The Leftovers & The Book of Depression

The Leftovers & The Book of Depression

“All we know for certain is that we are sending people to the exact same destination the others went seven years ago. The odds that this destination has a sustainable environment with a breathable atmosphere and ample food supply are very, very low – so, it is more likely there are 140 million corpses floating out there in space, somewhere.” – Dr. Becker

I’ve been wanting to write about The Leftovers for a long time now. It has solidified itself as my favorite television show after the first season and has managed to improve from there. While the beginning was unapologetically bleak, the latter seasons introduced a sense of optimism that maybe things could get better for the characters and the world they inhabit. In a show that deals with the aftermath of 140 million people disappearing all in an instant, it’s easy to expect the lingering question of “Where the fuck did they go?“ to be answered at some point, but the show has purposely deviated from answering this. The story deals with the aftermath of a world where something like the Sudden Departure not only happens, but shakes the remaining survivors – the leftovers – to their very core.

However, it was in episode two of season three that revealed a theory that if proven true, would provide us with an answer to the very question of where they went. This theory posits that those who departed left traces of neutron radiation called Low Amplitude Danziger. This discovery has led all of the smart ass motherfuckers to build a machine that can emit this exact radiation and blast the person inside with it, seemingly sending them where the other 2% went. We still have no confirmation on whether or not this actually works other than the video testimonials of the others who apparently have gone through this device.

This shit is the literal definition of a plot device and I’m here for it.

It’s also convenient that with the series finale looming over our heads, Nora’s story has led her directly to this machine. To understand the importance of this, you’d have to understand Nora Durst and her motivations. So assuming that whoever is reading this has no intention of ever watching the show, I’ll explain that Nora lost her husband and two children in the Sudden Departure moments after wishing she had put those fuckers up for adoption. I have no proof that this is what she wished for, but from the few flashback scenes that showed her children, she seems better off to be quite honest. They truly were little assholes. But I digress – at the end of The Book of Kevin (Season 3, Episode 1), we see a much older version of Nora who seems to be living alone in Australia (a place that has been foreshadowed since the events of season one with the National Geographic from 1972 and David Burton’s resurrection in Perth that was mentioned on a radio broadcast among other things) < < < David Burton has resurfaced a few times and claims to be God. He’s creepy as fuck. And honestly he’s probably God. Not sure if it matters in the end. I digress again – If Nora does go through the machine, it’s likely that what we saw at the end of the episode were the repercussions of that.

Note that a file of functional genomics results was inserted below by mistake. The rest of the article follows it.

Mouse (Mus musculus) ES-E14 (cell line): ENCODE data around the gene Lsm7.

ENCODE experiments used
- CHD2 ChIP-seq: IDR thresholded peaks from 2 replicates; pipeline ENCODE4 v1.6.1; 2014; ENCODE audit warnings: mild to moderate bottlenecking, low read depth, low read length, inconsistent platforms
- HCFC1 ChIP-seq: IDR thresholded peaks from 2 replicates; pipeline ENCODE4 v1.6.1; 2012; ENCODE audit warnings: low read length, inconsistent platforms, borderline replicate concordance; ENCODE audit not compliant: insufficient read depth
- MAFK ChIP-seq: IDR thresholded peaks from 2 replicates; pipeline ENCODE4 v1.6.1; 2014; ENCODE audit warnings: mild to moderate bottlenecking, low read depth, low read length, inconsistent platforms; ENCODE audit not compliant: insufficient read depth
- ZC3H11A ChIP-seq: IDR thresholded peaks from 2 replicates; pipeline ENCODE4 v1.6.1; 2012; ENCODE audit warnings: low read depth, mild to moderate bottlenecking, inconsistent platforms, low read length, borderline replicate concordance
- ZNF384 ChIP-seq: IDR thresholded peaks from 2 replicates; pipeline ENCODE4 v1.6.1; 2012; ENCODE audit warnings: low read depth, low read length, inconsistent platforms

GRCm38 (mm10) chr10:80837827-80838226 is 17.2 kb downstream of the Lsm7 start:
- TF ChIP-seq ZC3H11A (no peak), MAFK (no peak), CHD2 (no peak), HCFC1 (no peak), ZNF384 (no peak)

I never thought a show that didn’t involve vampires, zombies, crooked weed dealing caucasian women or dragons could propel itself to the top of my list, but here we are. I’m 28 years old and my favorite show is essentially about depression and the end of the world. I wanted to remember the way I felt about this series up until this point, because the events of the finale could easily taint my overall perception of the show and it’s meaning. As it stands, I’m okay with the path these characters have taken to get to where they are, and if by the end of the final hour, I feel as though my time was wasted or I was cheated in some way – then I will process that through various rants. But regardless of how things play out in the series finale, appropriately titled The Book of Nora, the overall message I’ve taken from The Leftovers is that maybe it’s okay to not be okay when the world around you has descended into madness.